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On Friday, August 17, US EPA announced Significant New Use Rules (SNURs) under TSCA Section 5(e) for twenty-seven chemical substances used as flame retardants, plasticizers, lubricants, and waterproofers in products like rubber, adhesives, textiles, and others.
In late June 2018, US EPA finalized a rulemaking to require manufacturers, importers, distributors, and users of mercury and mercury-added products to report to EPA about their activities.
US EPA on June 1 released problem formulations for each of the first ten chemicals up for risk evaluation under the revised TSCA requirements. These documents “clarify the chemical uses that EPA expects to evaluate and describe how EPA expects to conduct the evaluations.”
In this week’s EPA Enforcement Roundup, a chemical manufacturer, an oil refinery, and a home improvement TV show will pay to resolve alleged violations of EPA air, water, and/or chemical regulations.
EPA extended the deadline for public comments on its proposal User Fees Rule under TSCA and released supplemental findings regarding small businesses in the chemical sector.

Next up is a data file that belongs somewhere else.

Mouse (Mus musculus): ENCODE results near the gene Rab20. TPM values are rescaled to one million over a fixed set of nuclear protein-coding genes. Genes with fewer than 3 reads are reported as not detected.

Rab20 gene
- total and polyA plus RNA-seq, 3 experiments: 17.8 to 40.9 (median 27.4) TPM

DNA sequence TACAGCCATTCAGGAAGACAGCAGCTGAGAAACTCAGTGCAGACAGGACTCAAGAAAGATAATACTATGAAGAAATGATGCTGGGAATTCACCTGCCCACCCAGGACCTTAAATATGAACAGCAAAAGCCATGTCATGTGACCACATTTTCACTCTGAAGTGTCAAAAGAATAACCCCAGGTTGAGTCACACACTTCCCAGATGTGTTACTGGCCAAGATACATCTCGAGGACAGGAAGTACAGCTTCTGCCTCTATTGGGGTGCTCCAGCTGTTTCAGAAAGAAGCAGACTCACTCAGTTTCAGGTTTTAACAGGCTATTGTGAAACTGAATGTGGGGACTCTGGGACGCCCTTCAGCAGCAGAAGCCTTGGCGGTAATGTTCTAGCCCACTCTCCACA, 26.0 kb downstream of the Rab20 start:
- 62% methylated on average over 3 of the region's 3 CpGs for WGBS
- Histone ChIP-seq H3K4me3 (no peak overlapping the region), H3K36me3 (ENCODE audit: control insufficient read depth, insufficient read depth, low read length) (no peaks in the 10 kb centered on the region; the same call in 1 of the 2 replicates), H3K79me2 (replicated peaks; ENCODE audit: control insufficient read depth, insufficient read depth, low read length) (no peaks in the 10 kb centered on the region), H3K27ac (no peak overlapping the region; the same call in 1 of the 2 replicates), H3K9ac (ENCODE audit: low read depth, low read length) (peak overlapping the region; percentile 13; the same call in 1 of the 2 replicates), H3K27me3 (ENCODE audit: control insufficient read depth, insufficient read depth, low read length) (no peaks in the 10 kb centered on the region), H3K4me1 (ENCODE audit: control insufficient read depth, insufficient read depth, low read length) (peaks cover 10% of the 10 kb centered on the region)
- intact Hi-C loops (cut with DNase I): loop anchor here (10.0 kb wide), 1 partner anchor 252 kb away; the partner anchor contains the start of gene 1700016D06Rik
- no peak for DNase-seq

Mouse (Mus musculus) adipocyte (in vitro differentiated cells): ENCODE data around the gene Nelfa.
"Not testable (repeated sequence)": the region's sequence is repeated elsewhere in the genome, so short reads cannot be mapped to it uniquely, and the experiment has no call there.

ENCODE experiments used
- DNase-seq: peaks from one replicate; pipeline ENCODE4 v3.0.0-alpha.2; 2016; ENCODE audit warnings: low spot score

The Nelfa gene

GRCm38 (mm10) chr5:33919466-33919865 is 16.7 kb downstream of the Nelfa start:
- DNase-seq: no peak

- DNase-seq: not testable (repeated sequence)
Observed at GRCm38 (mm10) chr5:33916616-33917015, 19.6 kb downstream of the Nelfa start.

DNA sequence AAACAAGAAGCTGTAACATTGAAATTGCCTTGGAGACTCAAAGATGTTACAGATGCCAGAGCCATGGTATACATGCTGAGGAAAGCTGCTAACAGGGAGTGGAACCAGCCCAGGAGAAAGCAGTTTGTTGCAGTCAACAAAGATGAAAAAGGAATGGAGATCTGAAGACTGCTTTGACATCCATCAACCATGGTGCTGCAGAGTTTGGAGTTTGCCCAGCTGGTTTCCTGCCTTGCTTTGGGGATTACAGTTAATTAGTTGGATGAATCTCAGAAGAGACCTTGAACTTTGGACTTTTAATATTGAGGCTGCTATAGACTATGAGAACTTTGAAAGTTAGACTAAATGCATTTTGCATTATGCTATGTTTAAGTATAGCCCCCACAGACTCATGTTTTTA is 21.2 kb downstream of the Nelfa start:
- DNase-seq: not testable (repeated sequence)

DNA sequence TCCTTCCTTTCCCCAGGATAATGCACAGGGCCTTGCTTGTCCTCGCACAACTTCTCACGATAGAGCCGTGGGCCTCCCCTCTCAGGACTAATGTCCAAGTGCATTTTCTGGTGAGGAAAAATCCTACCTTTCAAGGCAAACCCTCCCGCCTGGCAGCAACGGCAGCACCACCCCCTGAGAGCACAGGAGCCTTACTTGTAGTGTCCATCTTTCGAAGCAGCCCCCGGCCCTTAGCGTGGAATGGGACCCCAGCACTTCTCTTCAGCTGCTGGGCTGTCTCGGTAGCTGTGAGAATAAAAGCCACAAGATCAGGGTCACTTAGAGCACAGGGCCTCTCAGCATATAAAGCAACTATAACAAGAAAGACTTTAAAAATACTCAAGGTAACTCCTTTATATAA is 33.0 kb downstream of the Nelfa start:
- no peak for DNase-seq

For the first time, EPA’s Toxic Substances Control Act (TSCA) chemical inventory includes information about which chemical substances are designated as “active” in commerce. The update comes after EPA required chemical manufacturers to submit a retrospective report of chemicals...
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A manufacturer of widely used products that contain perfluorocarbons (PFCs) recently settled a lawsuit with the State of Minnesota’s Attorney General’s Office, agreeing to provide $850 million to create a Water Quality and Sustainability Fund supporting the Twin Cities East Metro area.
On February 7, US EPA released a long-awaited TSCA draft rulemaking to implement user fees for chemical manufacturers to control the costs of EPA’s work to evaluate and regulate chemicals in the US.
Reminder: TSCA “reset reports” are due to EPA by February 7, 2018. Under the so-called TSCA Reset Rule, manufacturers and processors must submit a one-time retrospective notice to indicate which of the 85,000 chemicals on the Inventory they manufactured or imported in a ten-year period from June 21, 2006 to June 21, 2016.
Your hazmat paperwork is the first thing a
DOT inspector will ask for during an
inspection. From hazmat training
records to Special Permits, make sure your hazmat documents are in order.